AntiNote: This week marks two years since the NATO summit in Chicago and the large protests against it that filled an entire weekend with creative direct actions and marches (some better reported than others) and filled an entire city with militarized cops.
The NATO protests and the hyperbolic response to them fit all-too-neatly into the well-rehearsed protester/police/publicity choreography we have seen developing slowly and ominously worldwide since the late nineties, which author Kristian Williams summed up last year in an interview on the Ex-Worker podcast:
“[Since the Battle in Seattle] we’ve seen a new period of innovation in crowd control and a new period of experimentation. Sociologists Patrick Gillham and John Noakes describe the new system as Strategic Incapacitation.
AntiNote: The following is an extended excerpt of a radio interview, edited for readability. We strongly encourage you to listen to the full interview (here); we regretfully removed large sections, containing important information, due to space concerns.
On 3 May 2014 Chuck Mertz of This is Hell! Radio (Chicago) talked to author, scholar and activist Ali Abunimah about a way forward in Palestine. This week, Abunimah and Max Blumenthal brought their joint speaking event, The Future of Palestine, to the Chicago Cultural Center. Like many of our readers, no Antidote writers were able to attend due to a large ocean in the way—but we hope this conversation provides a tantalizing taste of the issues and perspectives that were discussed there. If you went, we’d love to hear what you took away from it.
Abunimah brings rare optimism and fresh thinking to the debate around the Israeli-Palestinian conflict. But at the same time he hints strongly at a much darker future for Palestinians—as well as everyone else. He reveals new, hidden facets of the emerging global, militarized, security-obsessed neoliberal regime that Naomi Klein described more broadly in The Shock Doctrine. This system’s literal conduits are already being established, and it is these international connections Abunimah makes that we find the most chilling, the most sensitizing, and the most potentially solidarity-inspiring. The Palestinians’ plight, in increasingly direct ways, is all of ours. Read on.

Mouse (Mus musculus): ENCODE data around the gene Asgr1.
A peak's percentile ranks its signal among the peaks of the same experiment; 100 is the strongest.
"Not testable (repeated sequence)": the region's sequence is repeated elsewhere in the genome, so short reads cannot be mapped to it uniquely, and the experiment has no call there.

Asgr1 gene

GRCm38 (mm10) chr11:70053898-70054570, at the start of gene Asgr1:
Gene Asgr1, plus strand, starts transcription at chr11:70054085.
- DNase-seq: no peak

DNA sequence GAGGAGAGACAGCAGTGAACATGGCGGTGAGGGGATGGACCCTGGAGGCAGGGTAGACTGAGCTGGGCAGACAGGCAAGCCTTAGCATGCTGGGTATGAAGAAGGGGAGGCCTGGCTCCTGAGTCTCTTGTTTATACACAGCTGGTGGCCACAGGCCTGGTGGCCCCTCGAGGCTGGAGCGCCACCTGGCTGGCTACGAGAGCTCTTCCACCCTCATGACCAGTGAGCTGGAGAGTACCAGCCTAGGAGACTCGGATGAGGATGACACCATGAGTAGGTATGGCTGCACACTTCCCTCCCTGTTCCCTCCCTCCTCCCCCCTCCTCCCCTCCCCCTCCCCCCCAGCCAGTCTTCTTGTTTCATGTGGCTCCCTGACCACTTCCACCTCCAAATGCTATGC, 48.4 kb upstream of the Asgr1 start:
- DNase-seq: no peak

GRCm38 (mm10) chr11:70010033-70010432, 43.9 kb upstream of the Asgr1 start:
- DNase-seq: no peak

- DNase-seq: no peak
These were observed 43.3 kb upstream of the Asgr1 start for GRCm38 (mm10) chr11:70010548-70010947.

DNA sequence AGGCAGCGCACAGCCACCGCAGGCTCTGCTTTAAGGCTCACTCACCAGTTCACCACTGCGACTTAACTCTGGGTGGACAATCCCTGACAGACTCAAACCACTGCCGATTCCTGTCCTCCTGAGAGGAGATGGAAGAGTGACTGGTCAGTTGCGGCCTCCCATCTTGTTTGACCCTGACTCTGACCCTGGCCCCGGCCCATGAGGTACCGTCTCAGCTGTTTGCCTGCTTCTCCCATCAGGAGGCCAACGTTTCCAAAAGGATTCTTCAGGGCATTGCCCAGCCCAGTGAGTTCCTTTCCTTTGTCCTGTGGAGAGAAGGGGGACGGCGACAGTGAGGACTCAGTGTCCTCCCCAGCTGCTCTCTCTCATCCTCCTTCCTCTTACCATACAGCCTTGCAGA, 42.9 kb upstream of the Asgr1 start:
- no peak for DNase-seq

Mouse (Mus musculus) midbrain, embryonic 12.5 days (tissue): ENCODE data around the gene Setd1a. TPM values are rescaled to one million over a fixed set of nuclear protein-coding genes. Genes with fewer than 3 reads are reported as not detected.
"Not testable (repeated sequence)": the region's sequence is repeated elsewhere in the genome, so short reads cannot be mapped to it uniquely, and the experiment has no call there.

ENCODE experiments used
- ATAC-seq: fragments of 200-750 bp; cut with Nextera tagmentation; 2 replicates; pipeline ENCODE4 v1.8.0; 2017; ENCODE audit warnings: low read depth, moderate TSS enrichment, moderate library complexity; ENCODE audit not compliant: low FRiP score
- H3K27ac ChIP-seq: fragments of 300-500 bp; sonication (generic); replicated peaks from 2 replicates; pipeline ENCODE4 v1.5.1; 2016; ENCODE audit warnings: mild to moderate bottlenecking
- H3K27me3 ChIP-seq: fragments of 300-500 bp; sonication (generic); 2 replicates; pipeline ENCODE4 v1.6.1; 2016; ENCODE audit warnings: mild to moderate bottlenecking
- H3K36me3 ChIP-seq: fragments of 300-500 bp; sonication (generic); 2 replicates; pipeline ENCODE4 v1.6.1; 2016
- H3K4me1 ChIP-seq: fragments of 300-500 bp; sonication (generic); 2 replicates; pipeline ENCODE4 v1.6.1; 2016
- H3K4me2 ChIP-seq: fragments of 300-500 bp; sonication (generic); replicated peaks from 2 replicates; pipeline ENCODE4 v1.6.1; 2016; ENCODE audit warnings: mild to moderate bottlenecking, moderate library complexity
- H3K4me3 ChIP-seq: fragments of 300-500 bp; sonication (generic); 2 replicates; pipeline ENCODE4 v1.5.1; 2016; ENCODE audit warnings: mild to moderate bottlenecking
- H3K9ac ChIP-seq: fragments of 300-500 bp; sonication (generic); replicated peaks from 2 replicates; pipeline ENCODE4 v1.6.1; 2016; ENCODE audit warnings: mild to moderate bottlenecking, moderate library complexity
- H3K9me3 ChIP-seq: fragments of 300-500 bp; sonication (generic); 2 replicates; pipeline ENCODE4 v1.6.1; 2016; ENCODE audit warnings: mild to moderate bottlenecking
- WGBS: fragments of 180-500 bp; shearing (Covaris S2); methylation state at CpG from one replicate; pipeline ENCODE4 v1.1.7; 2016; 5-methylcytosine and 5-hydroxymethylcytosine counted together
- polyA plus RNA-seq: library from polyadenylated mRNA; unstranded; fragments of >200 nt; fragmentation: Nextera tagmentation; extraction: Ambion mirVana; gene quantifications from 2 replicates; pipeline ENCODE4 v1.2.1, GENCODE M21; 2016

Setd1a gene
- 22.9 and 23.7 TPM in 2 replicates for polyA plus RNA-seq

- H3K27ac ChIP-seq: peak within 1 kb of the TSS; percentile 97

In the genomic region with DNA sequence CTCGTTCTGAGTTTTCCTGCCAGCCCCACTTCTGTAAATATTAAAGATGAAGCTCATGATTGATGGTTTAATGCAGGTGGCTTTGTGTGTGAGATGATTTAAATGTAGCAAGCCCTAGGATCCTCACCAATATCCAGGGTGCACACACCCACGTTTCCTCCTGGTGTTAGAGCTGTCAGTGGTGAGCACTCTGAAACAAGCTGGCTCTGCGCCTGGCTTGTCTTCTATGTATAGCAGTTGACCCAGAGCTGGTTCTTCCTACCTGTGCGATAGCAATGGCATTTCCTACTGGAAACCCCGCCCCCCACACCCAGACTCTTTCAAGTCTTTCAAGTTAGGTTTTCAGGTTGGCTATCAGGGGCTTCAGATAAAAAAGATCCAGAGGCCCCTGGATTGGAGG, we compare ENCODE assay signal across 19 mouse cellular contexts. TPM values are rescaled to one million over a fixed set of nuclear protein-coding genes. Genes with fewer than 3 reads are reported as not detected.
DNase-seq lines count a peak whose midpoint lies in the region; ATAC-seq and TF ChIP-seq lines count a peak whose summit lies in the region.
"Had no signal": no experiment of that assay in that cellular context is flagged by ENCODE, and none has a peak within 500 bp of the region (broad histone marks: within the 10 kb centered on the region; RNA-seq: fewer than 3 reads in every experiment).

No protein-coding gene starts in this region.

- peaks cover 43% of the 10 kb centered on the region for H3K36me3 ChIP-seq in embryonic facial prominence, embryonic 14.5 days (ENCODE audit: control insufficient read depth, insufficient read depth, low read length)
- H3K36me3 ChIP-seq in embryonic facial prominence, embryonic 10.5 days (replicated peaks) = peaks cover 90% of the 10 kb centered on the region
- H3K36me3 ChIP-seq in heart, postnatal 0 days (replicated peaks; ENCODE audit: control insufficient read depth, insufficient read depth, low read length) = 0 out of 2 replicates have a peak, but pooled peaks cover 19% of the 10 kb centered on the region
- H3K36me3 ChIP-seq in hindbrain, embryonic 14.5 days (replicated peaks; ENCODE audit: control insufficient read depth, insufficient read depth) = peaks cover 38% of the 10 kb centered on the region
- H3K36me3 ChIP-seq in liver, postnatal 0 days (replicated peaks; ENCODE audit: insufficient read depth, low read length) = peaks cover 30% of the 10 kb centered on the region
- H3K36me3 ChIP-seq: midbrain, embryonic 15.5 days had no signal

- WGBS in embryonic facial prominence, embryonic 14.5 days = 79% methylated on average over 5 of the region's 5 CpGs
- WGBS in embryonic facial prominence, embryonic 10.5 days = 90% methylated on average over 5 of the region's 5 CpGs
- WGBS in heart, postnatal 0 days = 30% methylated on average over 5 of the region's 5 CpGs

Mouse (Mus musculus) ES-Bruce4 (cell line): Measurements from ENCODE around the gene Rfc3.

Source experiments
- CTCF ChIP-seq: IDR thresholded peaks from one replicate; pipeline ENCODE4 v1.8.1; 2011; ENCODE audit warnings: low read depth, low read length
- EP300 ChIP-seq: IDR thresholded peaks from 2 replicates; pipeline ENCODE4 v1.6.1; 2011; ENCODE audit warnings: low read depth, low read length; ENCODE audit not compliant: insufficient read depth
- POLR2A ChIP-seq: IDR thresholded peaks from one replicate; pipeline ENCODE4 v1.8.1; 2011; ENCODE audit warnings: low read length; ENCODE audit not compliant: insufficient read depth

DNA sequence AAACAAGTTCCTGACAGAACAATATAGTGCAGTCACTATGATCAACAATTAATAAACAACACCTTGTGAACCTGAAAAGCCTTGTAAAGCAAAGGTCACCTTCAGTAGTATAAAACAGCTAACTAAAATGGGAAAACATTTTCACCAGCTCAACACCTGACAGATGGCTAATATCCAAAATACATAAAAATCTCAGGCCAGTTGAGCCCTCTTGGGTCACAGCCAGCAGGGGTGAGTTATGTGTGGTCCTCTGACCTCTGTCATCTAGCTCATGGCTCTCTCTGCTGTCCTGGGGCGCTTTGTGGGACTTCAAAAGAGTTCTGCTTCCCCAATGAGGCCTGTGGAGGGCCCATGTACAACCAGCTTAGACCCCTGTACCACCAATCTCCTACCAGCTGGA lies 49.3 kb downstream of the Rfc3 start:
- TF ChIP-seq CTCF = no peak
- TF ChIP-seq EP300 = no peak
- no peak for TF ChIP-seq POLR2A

“The same companies profiting from mass incarceration of people of color in the United States are profiting from Israeli occupation.”
Der Anteil der syrischen AnarchistInnen am Aufstand gegen das Regime von Assad mag quantitativ nicht bedeutend sein, sollte aber trotzdem eigentlich ein Bezugspunkt für eine europäische Linke sein bei der Fragestellung, wen man/frau/…. denn eigentlich in diesem scheinbar unübersichtlich gewordenen Konflikt unterstützen könne.
In der aktuellen Graswurzelrevolution ist ein Interview mit dem syrischen Anarchisten Nadir Atassi auf deutsch erschienen, das wir im Folgenden dokumentieren.
Laut einem kürzlich im Magazin Fast Company erschienenen Artikel, gibt es ein breites und vielfältiges Netzwerk unbewaffneten, demokratischen Widerstands gegen Assads Regime, das von lokalen politischen Initiativen, KünstlerIInnenkoalitionen, Menschenrechtsorganisationen, gewaltfreien Gruppen und so weiter getragen wird. (Die Syria Nonviolence Movement erstellte eine interaktive Karte , die das komplexe Verbindungsnetzwerk zeigt.)Continue Reading